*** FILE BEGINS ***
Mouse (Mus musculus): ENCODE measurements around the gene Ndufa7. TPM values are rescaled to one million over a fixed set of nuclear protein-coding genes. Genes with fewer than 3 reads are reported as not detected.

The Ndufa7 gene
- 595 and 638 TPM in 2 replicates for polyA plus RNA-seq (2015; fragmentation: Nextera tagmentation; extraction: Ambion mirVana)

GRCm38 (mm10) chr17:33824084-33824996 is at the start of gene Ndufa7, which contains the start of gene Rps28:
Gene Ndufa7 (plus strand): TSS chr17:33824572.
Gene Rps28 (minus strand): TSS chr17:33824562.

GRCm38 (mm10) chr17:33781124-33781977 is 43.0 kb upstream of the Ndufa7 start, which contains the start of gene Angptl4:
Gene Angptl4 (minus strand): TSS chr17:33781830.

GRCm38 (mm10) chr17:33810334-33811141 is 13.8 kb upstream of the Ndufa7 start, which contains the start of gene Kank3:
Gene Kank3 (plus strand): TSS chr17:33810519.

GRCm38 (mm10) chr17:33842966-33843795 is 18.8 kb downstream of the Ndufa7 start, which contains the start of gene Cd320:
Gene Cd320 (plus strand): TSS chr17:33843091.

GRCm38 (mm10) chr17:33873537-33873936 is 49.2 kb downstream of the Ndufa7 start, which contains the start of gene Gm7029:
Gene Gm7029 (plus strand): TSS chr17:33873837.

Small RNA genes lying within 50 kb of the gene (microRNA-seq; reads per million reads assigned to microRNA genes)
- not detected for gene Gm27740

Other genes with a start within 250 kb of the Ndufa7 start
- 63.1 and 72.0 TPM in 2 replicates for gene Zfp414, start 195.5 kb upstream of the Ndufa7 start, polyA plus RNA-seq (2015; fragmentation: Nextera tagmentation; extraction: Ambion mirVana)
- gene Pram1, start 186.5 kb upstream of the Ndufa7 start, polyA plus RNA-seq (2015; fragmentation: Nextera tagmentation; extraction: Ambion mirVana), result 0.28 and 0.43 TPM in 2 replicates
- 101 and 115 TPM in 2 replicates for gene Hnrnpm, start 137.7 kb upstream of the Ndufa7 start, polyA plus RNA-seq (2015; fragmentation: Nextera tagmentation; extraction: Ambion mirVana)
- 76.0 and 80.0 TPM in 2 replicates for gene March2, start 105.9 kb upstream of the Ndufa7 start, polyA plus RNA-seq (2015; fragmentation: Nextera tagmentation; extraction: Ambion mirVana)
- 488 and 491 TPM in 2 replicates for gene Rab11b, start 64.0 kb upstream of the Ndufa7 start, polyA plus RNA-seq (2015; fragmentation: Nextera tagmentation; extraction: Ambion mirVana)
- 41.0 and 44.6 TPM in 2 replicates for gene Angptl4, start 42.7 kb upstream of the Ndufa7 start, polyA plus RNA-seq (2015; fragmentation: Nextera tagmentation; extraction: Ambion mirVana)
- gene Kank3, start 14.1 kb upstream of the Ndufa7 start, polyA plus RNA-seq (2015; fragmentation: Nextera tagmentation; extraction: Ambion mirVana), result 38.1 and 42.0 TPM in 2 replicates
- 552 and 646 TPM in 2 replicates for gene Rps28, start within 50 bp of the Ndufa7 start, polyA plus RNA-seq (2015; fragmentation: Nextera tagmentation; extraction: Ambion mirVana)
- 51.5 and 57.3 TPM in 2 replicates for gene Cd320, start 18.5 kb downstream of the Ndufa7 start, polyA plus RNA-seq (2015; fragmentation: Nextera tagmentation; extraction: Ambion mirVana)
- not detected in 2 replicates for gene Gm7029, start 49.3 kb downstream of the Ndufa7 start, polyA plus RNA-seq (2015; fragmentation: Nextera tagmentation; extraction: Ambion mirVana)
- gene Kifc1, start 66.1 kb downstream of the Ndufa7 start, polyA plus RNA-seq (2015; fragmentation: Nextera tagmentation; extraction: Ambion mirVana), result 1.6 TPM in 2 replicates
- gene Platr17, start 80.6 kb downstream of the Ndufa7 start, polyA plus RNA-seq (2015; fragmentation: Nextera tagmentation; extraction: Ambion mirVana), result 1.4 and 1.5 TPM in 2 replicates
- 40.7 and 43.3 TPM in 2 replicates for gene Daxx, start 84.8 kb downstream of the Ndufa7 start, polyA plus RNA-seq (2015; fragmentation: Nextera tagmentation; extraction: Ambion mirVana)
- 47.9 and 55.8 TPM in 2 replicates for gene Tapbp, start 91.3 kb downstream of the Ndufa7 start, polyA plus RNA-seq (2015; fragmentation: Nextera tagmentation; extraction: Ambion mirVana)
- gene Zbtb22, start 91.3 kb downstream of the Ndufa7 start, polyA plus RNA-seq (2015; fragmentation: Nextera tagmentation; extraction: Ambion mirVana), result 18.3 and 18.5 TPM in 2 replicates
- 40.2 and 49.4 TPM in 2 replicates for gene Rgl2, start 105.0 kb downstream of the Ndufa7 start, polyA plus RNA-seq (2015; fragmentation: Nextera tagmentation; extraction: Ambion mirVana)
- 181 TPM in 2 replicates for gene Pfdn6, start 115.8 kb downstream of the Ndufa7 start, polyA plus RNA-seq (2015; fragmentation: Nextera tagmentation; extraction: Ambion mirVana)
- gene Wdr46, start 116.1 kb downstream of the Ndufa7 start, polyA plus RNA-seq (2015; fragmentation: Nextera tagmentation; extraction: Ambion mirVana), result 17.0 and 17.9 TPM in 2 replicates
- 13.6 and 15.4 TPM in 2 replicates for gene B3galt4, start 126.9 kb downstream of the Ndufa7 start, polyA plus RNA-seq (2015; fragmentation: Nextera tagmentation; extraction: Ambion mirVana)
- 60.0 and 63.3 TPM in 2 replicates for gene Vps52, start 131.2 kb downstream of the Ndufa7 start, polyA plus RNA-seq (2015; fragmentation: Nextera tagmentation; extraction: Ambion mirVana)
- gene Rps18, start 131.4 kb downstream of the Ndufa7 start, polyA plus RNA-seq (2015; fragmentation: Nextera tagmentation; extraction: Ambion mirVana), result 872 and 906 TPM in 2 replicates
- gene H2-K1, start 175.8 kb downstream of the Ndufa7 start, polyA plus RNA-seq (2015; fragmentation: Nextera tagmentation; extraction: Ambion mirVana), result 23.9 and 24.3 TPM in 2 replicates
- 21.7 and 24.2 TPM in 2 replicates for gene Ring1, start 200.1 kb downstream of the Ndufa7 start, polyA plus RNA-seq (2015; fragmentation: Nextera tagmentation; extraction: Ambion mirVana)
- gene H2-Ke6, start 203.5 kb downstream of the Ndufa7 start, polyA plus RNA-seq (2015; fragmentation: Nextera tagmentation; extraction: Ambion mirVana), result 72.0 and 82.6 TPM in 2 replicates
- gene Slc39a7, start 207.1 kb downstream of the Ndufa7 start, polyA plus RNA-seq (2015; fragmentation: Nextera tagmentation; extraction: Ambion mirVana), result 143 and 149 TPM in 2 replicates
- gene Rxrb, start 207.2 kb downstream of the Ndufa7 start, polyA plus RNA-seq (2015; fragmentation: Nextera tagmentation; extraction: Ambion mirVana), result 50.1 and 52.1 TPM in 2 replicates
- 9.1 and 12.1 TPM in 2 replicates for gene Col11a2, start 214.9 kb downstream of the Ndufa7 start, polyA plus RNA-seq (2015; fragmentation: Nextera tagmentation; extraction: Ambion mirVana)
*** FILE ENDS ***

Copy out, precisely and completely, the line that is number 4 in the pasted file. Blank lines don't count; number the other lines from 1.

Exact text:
GRCm38 (mm10) chr17:33824084-33824996 is at the start of gene Ndufa7, which contains the start of gene Rps28: